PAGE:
Purslane is native to the warmer parts of Eurasia, but has made itself at home in most countries of the world (including most of North America).
Caution: Purslane is rich in vitamins A and C and iron and is one of the best plant sources of omega 3 fatty acids. It also contains oxalic acid, so shouldn’t be used excessively.
Greens: Purslane is such a good food plant that it is cultivated in many countries. Gather the tender new growing tips by pinching them off the plant. This will encourage the plant to put out more of the same, so you can take several harvests from a single plant in the course of a summer without harming it (though as a common weed you may want to harm it.)
The slightly sour tips are good raw in sandwiches and salads, or can be boiled as a potherb. In China they are stir fried, added to soup and pickled. If you object to the mucilaginous quality of boiled Purslane, then try frying, or baking the tender tips with egg and breadcrumbs.
Seed: Purslane seed can be ground to flour and used alone, or mixed with equal amount of wheat or other flour, for gruel and baking, It can also be sprouted like Alfalfa. Though the individual seeds are small, a single plant may produce as many as 50,000 of them, so it is possible to accumulate a useful quantity.
There is also a useful shortcut to gathering the seeds. The fleshy plants contain enough moisture to flower and set seed after being uprooted. In fact uprooting may actually stimulate the plants to produce seed. All you have to do is gather the plant tops and leave them in a paper bag, in a warm dry place, until they dry up. You then simply crush the seed heads and collect the seed.
Medicine: The leaves have been used as a soothing poultice for burns, wounds and sore eyes. When eaten in quantity they are mildly laxative. Apparently they also contain a substance that kills dysentery bacteria.
Cultivation: Purslane has a long history of cultivation in its homeland and improved varieties are available. However in this country most gardeners are only interested in eradicating it, the idea of actually planting this vigorous weed sounds downright foolish. There is some justification for this, as it can be a bad weed if it gets out of hand. This is unfortunate though, because Purslane is also a good food crop. It grows well with pretty much no attention and is as good as any food plant you are likely to buy. In my first garden it took several years of careful neglect before I had enough Purslane growing in my garden to satisfy my needs. In later gardens I have come to have a greater appreciation of its weed status.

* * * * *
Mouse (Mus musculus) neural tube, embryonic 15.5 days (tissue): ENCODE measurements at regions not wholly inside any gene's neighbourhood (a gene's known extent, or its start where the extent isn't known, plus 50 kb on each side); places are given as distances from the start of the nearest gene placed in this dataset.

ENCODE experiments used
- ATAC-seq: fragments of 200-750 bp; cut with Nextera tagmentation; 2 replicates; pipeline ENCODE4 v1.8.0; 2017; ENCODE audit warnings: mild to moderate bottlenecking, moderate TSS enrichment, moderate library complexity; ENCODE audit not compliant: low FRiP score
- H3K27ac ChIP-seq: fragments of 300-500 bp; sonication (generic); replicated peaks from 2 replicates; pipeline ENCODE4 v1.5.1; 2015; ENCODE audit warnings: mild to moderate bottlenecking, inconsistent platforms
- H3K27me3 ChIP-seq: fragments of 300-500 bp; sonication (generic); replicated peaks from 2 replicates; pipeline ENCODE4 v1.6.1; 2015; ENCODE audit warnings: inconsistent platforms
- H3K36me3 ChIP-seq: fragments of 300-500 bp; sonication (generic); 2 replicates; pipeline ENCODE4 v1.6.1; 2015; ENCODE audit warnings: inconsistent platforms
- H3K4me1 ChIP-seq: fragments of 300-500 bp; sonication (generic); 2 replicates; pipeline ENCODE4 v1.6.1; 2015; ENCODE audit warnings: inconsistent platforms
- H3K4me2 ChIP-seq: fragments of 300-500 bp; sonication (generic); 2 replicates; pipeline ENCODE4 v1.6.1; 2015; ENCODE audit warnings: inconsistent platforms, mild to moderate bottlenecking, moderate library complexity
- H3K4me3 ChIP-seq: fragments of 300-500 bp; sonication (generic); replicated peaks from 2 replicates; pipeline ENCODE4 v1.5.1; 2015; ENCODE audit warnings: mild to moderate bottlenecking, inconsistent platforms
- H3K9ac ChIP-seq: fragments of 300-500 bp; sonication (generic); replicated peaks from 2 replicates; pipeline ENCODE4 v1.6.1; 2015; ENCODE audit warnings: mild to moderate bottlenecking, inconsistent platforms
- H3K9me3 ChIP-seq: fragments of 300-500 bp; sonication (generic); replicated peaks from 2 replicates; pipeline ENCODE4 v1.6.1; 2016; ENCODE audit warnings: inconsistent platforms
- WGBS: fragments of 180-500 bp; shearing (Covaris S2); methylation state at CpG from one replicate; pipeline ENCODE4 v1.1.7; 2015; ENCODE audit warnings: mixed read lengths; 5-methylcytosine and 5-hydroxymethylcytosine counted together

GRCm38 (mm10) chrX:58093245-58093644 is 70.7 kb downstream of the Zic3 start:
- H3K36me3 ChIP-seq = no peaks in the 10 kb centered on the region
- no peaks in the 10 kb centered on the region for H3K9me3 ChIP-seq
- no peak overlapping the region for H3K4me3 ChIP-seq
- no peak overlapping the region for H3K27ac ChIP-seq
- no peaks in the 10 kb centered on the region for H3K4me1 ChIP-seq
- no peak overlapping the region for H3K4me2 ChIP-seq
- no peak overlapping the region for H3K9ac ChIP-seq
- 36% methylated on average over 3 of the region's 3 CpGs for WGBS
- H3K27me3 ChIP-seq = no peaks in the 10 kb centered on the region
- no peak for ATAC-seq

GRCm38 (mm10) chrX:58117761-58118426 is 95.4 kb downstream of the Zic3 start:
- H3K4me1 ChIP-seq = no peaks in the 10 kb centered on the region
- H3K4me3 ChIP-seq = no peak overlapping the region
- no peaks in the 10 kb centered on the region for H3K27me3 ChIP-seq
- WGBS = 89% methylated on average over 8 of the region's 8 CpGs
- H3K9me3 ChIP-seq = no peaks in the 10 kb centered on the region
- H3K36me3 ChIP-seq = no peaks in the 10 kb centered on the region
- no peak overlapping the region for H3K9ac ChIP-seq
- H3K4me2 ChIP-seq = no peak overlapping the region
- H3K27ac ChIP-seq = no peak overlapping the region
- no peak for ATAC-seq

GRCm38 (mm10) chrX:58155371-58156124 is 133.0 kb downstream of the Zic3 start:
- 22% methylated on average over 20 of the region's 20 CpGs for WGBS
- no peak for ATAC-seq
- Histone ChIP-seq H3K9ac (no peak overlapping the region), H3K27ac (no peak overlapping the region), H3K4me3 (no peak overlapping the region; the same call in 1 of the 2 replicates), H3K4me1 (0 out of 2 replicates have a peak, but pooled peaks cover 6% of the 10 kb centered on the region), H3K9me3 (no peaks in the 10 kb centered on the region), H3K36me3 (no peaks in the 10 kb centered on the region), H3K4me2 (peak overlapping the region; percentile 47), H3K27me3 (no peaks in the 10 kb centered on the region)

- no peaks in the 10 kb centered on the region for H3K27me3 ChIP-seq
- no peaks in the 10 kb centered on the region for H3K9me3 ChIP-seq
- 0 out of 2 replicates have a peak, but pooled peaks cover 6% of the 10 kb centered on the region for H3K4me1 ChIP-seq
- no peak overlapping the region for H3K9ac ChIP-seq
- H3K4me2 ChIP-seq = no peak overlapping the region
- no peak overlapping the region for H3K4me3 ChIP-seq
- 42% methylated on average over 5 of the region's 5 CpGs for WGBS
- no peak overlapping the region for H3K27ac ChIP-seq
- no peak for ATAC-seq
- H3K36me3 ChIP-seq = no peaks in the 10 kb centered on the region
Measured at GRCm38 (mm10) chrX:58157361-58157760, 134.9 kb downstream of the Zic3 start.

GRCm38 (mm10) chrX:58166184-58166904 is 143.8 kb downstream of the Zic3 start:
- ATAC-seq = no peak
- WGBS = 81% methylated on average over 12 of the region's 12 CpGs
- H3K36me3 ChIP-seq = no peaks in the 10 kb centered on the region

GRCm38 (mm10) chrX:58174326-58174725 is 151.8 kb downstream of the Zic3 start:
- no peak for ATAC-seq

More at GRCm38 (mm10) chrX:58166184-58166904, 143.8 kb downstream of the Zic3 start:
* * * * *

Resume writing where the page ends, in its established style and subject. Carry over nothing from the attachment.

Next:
If you have a vegetable garden and warm summer weather, there is a very good chance you already have Purslane growing as a weed, or soon will have. It appears in disturbed garden soil as if by magic, because the seed may lay dormant in the soil for up to forty years, waiting for suitable growing conditions.
The key to controlling Purslane is not to let it set seed, otherwise a huge bank of seeds will quickly build up in the soil. You can only do this by regular and conscientious weeding. Don’t leave the uprooted plants on the soil after weeding, as they will either re‑root themselves or set seed (or both).
Purslane is easily grown from seed or cuttings and prefers full sun and rich, well-drained soil. The fleshy, moisture filled leaves enable it to thrive with very little water. It can’t stand cold weather and in cool northern areas doesn’t even appear as a weed until midsummer.
New crop: Purslane has potential as a commercial food crop, once people find out how good it is. I have seen it for sale at Mexican vegetable stalls at our local flea market. The easiest way to use it would be in mixed salad greens.
P. retusa ‑ Western Purslane
Used as above.